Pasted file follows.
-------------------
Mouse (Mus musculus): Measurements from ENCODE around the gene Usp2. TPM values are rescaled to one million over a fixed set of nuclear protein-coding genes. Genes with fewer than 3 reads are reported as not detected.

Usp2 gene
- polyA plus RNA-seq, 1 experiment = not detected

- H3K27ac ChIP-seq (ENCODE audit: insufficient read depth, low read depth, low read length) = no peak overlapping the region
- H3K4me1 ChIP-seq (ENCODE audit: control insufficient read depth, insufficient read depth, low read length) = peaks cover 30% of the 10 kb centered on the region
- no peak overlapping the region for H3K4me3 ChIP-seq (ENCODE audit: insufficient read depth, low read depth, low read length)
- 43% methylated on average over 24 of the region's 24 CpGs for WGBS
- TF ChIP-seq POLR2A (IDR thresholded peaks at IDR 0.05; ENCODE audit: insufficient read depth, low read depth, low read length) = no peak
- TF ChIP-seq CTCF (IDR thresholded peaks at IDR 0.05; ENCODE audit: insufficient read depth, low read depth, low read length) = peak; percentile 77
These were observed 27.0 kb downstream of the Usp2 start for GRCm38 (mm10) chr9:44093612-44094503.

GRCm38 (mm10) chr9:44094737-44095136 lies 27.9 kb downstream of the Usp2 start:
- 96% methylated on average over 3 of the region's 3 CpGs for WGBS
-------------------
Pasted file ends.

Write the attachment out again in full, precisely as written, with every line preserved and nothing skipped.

Mouse (Mus musculus): Measurements from ENCODE around the gene Usp2. TPM values are rescaled to one million over a fixed set of nuclear protein-coding genes. Genes with fewer than 3 reads are reported as not detected.

Usp2 gene
- polyA plus RNA-seq, 1 experiment = not detected

- H3K27ac ChIP-seq (ENCODE audit: insufficient read depth, low read depth, low read length) = no peak overlapping the region
- H3K4me1 ChIP-seq (ENCODE audit: control insufficient read depth, insufficient read depth, low read length) = peaks cover 30% of the 10 kb centered on the region
- no peak overlapping the region for H3K4me3 ChIP-seq (ENCODE audit: insufficient read depth, low read depth, low read length)
- 43% methylated on average over 24 of the region's 24 CpGs for WGBS
- TF ChIP-seq POLR2A (IDR thresholded peaks at IDR 0.05; ENCODE audit: insufficient read depth, low read depth, low read length) = no peak
- TF ChIP-seq CTCF (IDR thresholded peaks at IDR 0.05; ENCODE audit: insufficient read depth, low read depth, low read length) = peak; percentile 77
These were observed 27.0 kb downstream of the Usp2 start for GRCm38 (mm10) chr9:44093612-44094503.

GRCm38 (mm10) chr9:44094737-44095136 lies 27.9 kb downstream of the Usp2 start:
- 96% methylated on average over 3 of the region's 3 CpGs for WGBS